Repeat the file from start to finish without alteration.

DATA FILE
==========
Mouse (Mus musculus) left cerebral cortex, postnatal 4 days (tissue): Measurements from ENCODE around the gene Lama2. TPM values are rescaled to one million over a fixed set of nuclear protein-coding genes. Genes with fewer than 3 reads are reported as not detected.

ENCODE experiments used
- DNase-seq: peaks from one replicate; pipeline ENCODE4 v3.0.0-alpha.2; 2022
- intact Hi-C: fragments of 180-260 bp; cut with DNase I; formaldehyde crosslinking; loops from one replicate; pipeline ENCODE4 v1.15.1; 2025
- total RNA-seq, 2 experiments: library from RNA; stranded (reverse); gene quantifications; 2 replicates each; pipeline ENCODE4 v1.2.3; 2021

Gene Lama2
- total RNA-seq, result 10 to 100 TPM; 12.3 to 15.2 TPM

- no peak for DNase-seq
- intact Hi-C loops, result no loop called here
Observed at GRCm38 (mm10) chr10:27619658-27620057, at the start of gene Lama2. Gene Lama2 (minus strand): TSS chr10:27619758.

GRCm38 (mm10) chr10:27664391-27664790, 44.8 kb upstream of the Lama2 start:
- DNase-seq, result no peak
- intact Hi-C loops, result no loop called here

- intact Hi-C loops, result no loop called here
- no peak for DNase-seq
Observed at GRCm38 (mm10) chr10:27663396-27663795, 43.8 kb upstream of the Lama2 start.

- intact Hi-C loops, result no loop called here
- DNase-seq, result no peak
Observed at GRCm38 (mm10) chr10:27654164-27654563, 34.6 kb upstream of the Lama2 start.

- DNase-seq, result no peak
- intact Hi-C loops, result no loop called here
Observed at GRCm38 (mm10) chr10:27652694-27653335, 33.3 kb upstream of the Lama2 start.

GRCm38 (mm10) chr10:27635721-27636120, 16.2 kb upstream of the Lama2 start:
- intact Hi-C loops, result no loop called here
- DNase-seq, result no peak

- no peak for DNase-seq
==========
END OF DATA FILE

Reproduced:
Mouse (Mus musculus) left cerebral cortex, postnatal 4 days (tissue): Measurements from ENCODE around the gene Lama2. TPM values are rescaled to one million over a fixed set of nuclear protein-coding genes. Genes with fewer than 3 reads are reported as not detected.

ENCODE experiments used
- DNase-seq: peaks from one replicate; pipeline ENCODE4 v3.0.0-alpha.2; 2022
- intact Hi-C: fragments of 180-260 bp; cut with DNase I; formaldehyde crosslinking; loops from one replicate; pipeline ENCODE4 v1.15.1; 2025
- total RNA-seq, 2 experiments: library from RNA; stranded (reverse); gene quantifications; 2 replicates each; pipeline ENCODE4 v1.2.3; 2021

Gene Lama2
- total RNA-seq, result 10 to 100 TPM; 12.3 to 15.2 TPM

- no peak for DNase-seq
- intact Hi-C loops, result no loop called here
Observed at GRCm38 (mm10) chr10:27619658-27620057, at the start of gene Lama2. Gene Lama2 (minus strand): TSS chr10:27619758.

GRCm38 (mm10) chr10:27664391-27664790, 44.8 kb upstream of the Lama2 start:
- DNase-seq, result no peak
- intact Hi-C loops, result no loop called here

- intact Hi-C loops, result no loop called here
- no peak for DNase-seq
Observed at GRCm38 (mm10) chr10:27663396-27663795, 43.8 kb upstream of the Lama2 start.

- intact Hi-C loops, result no loop called here
- DNase-seq, result no peak
Observed at GRCm38 (mm10) chr10:27654164-27654563, 34.6 kb upstream of the Lama2 start.

- DNase-seq, result no peak
- intact Hi-C loops, result no loop called here
Observed at GRCm38 (mm10) chr10:27652694-27653335, 33.3 kb upstream of the Lama2 start.

GRCm38 (mm10) chr10:27635721-27636120, 16.2 kb upstream of the Lama2 start:
- intact Hi-C loops, result no loop called here
- DNase-seq, result no peak

- no peak for DNase-seq